China’s plan to ease foreign-ownership limits on financial firms drew praise from IMF chief Christine Lagarde, who described the move as a “very positive development.”
The partial removal of barriers “is an indication of two things: openness and also better strength and confidence in their own system,” the International Monetary Fund managing-director said in an interview in Danang, Vietnam. She added that Chinese policy makers are responding to calls for controlling credit-fueled growth.
The IMF has raised the issue of debt with China’s central bank and other authorities, and they are taking action to avoid economic expansion being predominantly driven by credit, she said. Concern about excessive leverage in the financial system has also been flagged by People’s Bank of China Governor Zhou Xiaochuan, who reiterated risks posed by the nation’s debt burden, potentially signaling that authorities will take a tough line.
Lagarde’s comments on China’s moves to open up its financial sector follow an announcement last week that the Asian nation will remove foreign-ownership restrictions on banks while allowing overseas firms to take majority stakes in local securities ventures, fund managers and insurers.
Lagarde spoke at the end of an Asia-Pacific ministers’ meeting in Vietnam that pledged to flight protectionism and embrace the World Trade Organization. The leaders of the world’s two biggest economies offered contrasting global visions in speeches to business leaders: Chinese President Xi Jinping offered a robust defense of globalization, calling on nations to keep their economies open for shared prosperity; President Donald Trump said the US wouldn’t seek multilateral trade deals and wanted to make the system fairer for Americans.
Lagarde rejected the idea that globalization is under threat, saying the main issue that needs to be addressed is who benefits from it. Globalization and the benefits of technology and innovation “must flow to all,” she said. There “cannot be groups of people, regions of the world or regions in countries which do not benefit from globalization.”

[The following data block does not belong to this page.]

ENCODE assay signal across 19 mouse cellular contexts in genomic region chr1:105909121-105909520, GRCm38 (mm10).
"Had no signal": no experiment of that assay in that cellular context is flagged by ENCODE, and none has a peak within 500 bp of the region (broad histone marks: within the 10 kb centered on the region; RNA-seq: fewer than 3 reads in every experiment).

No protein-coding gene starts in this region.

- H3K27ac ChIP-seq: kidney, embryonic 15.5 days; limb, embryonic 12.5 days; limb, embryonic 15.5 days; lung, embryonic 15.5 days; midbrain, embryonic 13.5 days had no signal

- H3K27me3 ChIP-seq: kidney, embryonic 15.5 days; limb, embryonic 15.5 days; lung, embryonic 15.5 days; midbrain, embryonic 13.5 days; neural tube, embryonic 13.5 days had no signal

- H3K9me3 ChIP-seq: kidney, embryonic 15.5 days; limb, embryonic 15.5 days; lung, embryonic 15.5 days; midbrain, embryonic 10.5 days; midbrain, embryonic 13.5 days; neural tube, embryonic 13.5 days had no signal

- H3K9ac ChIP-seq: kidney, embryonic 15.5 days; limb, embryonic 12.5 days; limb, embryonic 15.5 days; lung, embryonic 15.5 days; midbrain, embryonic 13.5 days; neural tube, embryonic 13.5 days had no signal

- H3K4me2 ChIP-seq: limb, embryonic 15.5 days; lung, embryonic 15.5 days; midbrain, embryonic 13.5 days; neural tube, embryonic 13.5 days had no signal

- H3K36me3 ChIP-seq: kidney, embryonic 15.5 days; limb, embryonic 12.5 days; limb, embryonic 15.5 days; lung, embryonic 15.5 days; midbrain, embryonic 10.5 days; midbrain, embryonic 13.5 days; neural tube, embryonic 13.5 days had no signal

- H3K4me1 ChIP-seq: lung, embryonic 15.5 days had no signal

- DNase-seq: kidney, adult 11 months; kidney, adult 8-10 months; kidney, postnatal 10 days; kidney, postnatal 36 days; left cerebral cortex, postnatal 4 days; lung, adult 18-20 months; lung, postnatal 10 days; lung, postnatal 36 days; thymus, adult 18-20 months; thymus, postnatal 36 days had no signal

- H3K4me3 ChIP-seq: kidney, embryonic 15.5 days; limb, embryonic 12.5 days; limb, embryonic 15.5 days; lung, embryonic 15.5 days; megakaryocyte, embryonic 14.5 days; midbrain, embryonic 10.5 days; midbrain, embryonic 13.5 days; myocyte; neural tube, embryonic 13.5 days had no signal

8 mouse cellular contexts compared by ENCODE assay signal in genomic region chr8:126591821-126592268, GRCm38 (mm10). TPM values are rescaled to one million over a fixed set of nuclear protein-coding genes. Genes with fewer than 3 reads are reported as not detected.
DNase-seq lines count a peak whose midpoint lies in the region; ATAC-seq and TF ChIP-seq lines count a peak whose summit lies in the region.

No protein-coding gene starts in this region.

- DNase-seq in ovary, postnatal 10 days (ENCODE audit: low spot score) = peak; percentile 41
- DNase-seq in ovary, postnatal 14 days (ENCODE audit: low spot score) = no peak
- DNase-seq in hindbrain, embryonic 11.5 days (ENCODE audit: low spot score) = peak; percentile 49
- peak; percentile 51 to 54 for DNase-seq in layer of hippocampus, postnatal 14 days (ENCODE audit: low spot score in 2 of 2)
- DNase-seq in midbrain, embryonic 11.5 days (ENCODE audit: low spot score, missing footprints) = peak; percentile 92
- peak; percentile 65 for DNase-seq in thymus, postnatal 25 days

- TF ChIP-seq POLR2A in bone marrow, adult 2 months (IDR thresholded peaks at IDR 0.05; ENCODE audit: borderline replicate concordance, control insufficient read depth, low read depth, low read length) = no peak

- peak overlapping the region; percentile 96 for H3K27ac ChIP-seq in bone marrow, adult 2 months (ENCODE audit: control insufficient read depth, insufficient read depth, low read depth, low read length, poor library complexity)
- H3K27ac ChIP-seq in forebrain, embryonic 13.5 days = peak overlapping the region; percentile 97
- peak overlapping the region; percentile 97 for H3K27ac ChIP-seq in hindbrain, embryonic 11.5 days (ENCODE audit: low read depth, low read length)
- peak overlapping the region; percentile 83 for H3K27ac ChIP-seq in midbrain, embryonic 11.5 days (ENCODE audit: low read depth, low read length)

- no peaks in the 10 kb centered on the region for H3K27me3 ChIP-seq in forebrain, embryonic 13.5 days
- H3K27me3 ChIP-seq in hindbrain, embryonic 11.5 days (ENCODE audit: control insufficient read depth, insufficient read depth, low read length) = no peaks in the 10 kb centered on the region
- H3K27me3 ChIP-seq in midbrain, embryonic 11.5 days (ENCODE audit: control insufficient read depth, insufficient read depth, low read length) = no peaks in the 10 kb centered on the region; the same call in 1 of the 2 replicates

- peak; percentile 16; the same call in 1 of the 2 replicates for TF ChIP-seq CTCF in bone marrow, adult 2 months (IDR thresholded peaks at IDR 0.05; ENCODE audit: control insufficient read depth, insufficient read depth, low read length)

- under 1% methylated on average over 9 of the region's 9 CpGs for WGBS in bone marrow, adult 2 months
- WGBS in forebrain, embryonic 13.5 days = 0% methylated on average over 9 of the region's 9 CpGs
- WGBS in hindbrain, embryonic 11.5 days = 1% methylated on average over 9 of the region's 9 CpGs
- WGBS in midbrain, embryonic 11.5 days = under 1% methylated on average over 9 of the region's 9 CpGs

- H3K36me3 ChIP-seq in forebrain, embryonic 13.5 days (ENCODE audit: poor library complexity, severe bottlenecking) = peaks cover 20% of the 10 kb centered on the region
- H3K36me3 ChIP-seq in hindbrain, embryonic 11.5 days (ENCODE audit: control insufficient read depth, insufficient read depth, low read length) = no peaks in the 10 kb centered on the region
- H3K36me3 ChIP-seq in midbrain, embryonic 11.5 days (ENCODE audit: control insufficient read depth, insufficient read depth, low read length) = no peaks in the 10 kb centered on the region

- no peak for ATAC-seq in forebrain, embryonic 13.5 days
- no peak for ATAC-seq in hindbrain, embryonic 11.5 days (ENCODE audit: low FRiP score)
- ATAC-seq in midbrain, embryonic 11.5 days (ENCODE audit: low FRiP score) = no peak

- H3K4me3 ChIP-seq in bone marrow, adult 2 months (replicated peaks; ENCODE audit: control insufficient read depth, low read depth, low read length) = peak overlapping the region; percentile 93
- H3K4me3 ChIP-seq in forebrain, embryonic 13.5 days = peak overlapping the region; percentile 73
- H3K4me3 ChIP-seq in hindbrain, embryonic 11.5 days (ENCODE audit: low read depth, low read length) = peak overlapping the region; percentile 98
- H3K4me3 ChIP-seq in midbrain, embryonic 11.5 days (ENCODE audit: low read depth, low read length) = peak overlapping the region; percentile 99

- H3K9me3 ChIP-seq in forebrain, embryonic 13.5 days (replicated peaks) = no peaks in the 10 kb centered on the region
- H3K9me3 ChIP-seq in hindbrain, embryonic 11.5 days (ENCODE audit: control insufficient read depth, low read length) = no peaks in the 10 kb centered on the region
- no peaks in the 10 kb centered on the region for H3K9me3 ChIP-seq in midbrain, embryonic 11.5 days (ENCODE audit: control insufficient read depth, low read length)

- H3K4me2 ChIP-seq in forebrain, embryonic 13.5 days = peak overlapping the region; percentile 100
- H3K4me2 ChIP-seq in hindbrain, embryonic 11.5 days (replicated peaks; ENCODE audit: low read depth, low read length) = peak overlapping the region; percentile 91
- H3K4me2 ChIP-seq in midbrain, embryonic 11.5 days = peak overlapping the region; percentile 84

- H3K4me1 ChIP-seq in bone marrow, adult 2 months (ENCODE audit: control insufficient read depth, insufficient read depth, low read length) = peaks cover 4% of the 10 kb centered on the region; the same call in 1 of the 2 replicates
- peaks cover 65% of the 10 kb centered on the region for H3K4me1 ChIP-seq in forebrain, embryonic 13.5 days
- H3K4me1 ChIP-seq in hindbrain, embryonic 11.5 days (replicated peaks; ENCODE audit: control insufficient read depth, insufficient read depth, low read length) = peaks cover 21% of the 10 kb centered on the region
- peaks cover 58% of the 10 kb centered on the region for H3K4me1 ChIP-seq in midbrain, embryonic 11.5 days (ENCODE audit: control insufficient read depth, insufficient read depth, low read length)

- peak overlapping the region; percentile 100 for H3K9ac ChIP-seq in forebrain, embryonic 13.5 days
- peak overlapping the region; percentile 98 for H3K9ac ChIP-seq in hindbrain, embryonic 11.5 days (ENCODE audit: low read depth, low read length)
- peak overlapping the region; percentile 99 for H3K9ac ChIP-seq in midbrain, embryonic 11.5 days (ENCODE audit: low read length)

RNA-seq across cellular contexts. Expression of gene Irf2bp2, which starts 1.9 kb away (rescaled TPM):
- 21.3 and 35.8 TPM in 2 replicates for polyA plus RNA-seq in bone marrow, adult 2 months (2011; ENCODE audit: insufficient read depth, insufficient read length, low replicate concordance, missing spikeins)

Lagarde also talked up the global economy, pointing to its acceleration to 3.6 percent growth this year from 3.2 percent last year, and a forecast 3.7 percent for 2018. Asia would generate at least 5.5 percent, she said. “So, that tells you a lot about the role played by the region in global economic development.” The IMF chief said she couldn’t see central banks in Asia tightening monetary policy in 2018.
“Monetary policy will be tightened in those countries where the economy is picking up sufficiently fast and where inflation is rising, so this is going to be the case in the US,” Lagarde said.
“It’s happening very grad-ually, very smoothly and we hope that it continues at that pace
without any abruptness with-
out massive capital movement
as a result.”
JPMorgan sees China deals heating up
China is poised for an acceleration of deals as confidence grows in the wake of last month’s Communist Party gathering and as the nation opens up to reforms. Deal-making activity will pick up now that the country’s 19th Party Congress is over, ending a wait-and-see period leading up to the event, said Carl Chien, JPMorgan Chase & Co. Asia Pacific vice chairman. Look for increased activity in the tourism and airline sectors, he said.
“A lot of the question marks and uncertainties are behind us,” said Chien in an interview on the sidelines of the APEC summit in Vietnam. “We’ll be able to see activities happening which weren’t happening in the first half of the year.”
His outlook follows President Xi Jinping’s promise last week that the nation will take “big strides in reform” in coming years and that foreign companies will see a more transparent and orderly business environment. In a major step, China said it will remove foreign ownership limits on banks, giving global financial companies unprecedented access to the world’s second-largest economy. There is still progress to be made to improve the deals environment. US President Donald Trump’s visit to Beijing yielded few concrete concessions on addressing a yawning trade deficit. While the White House unveiled a slew of deals with a $250 billion price tag, many were non-binding memoranda of understanding that may never materialize.
Still, the latest reforms further bolster the credentials of Xi less than a month after he cemented his status as the nation’s most powerful leader in decades. The Party Congress projected an image of strong leadership, Chien said. “The 19th Congress gave us a lot of stability,” he said. “It’s a good thing for the market.” Chinese companies have announced a total of $149bn in deals involving foreign targets so far in 2017, a 39% decline from $246 bn last year. One of the largest is a $12bn buyout of Singapore warehouse operator Global Logistic Properties Ltd. by a consortium that includes Bank of China Group Investment and a unit of China Vanke Co.